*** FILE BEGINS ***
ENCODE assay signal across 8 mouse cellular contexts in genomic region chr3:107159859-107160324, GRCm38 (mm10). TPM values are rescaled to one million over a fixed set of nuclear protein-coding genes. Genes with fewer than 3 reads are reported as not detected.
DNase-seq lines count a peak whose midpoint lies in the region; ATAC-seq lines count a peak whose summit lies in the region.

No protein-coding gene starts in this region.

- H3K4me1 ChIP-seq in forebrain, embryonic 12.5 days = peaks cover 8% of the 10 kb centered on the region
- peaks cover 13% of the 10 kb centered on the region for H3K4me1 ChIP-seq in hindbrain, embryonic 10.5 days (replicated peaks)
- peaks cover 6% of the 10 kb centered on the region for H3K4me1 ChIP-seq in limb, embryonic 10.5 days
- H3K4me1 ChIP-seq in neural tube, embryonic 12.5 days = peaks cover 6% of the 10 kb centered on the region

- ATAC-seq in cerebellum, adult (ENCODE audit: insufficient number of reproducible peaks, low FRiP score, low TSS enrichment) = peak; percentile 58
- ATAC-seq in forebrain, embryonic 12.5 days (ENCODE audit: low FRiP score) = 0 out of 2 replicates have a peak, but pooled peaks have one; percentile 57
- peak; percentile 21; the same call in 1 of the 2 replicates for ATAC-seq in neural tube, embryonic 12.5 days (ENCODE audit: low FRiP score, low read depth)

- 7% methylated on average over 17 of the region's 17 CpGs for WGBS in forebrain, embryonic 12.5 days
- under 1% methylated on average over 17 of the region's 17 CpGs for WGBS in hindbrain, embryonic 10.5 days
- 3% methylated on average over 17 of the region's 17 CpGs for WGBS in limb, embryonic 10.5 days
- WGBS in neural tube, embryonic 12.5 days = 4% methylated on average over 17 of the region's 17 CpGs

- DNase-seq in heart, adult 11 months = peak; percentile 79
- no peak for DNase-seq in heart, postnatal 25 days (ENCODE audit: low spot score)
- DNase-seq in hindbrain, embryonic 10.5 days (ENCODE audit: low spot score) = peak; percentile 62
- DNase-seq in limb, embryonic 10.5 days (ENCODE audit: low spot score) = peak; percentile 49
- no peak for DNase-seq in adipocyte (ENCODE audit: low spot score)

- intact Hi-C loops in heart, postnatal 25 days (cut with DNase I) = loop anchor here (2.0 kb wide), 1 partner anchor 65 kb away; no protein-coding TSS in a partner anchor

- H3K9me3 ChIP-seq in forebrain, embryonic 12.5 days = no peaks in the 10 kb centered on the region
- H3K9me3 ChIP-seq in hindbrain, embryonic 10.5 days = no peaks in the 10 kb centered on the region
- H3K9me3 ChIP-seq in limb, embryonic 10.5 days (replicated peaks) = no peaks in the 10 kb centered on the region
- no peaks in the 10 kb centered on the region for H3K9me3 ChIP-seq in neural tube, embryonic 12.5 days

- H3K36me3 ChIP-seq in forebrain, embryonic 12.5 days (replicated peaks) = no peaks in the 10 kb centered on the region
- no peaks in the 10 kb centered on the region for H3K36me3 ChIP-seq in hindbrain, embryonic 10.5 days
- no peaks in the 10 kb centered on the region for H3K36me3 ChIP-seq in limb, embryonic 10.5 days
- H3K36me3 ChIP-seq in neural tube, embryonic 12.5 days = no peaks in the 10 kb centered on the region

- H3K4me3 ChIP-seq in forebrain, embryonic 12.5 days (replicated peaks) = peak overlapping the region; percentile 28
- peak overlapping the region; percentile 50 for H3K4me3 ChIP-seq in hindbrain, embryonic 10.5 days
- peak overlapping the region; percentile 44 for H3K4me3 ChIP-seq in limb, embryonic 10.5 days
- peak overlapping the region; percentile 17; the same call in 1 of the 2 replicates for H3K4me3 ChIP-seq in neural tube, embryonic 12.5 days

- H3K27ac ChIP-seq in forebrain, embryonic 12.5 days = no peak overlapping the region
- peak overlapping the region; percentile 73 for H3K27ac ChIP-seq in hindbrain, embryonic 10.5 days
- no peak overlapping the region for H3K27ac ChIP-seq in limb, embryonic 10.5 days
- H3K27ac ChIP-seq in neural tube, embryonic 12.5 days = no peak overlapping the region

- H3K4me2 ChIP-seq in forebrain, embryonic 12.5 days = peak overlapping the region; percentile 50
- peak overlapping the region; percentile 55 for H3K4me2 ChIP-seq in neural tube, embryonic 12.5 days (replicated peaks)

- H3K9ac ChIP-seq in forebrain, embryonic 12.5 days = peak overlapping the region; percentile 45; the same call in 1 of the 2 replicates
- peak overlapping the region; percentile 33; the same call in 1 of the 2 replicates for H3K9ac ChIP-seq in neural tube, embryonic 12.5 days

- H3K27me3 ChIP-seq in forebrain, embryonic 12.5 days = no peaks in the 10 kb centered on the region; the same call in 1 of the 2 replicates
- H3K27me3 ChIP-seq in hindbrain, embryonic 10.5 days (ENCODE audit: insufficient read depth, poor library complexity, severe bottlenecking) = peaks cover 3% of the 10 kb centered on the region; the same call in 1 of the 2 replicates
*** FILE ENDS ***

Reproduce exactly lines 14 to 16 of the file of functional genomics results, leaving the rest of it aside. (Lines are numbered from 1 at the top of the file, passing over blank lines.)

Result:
- WGBS in neural tube, embryonic 12.5 days = 4% methylated on average over 17 of the region's 17 CpGs

- DNase-seq in heart, adult 11 months = peak; percentile 79
- no peak for DNase-seq in heart, postnatal 25 days (ENCODE audit: low spot score)